You associate big palaces and forts with the emperors where the connection with the emperor is limited to, say, where the throne sat or some personal quarters. But here in the middle of nothing, in this small building the connection with the past sultans and emperors is so stark and complete. The feeling that Akbar, Jahangir, Malcolm walked through these doors is that much more intimate and stirring.

All of a sudden everything goes quite except the wind. You are in the zone - time and place when your mind and everything else goes silent in the company of a monument. You are transported back into the sepia tinted past. The monument rejoices in the golden rays of the setting sun. This is a beautiful moment. You are just so lucky to experience such moments quite often these days.

Malcum Kothi in Nalcha Village - South Western View 
The Kothi here and its antecedents reminds you of Dilkusha in Delhi’s Mehrauli Archaeological Park which Sir Thomas Metcalfe had converted into his residence. Metcalfe bought the 16th century tomb of Quli Khan (the tomb again had Akbar connection like here at Nalcha!), extended it, created gardens and water bodies all around under the shadow of Qutb Minar and named it Dilkusha.  Sir Malcolm did something similar here too - He fitted up the mahal to serve as a bunglow during his stay in Nalcha.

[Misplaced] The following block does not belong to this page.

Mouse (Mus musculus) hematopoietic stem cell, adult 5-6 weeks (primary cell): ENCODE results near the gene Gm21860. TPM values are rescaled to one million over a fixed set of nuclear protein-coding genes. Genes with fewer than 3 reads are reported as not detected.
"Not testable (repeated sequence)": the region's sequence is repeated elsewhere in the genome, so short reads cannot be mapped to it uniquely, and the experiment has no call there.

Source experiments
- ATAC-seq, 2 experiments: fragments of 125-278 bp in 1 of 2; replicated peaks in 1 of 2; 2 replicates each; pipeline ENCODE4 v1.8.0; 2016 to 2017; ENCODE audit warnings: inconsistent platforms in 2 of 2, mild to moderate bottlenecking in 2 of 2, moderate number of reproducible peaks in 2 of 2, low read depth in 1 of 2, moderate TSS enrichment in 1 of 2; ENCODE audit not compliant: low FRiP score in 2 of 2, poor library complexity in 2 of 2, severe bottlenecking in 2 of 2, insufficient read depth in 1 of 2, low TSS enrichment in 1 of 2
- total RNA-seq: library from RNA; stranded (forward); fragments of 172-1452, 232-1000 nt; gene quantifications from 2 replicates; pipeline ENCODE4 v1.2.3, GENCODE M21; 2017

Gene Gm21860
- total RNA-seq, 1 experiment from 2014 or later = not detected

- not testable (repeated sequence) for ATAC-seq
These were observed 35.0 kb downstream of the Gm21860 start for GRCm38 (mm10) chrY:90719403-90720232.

Malcum Kothi is a rectangular building with four arched doorways in the facing southern wall. There are two circular windows on either side of the wall. On the right, in the rear, you can see a ruined pavilion with the dome gone. As you circle around the building you realise the southern wall you first saw is actually the rear of the kothi.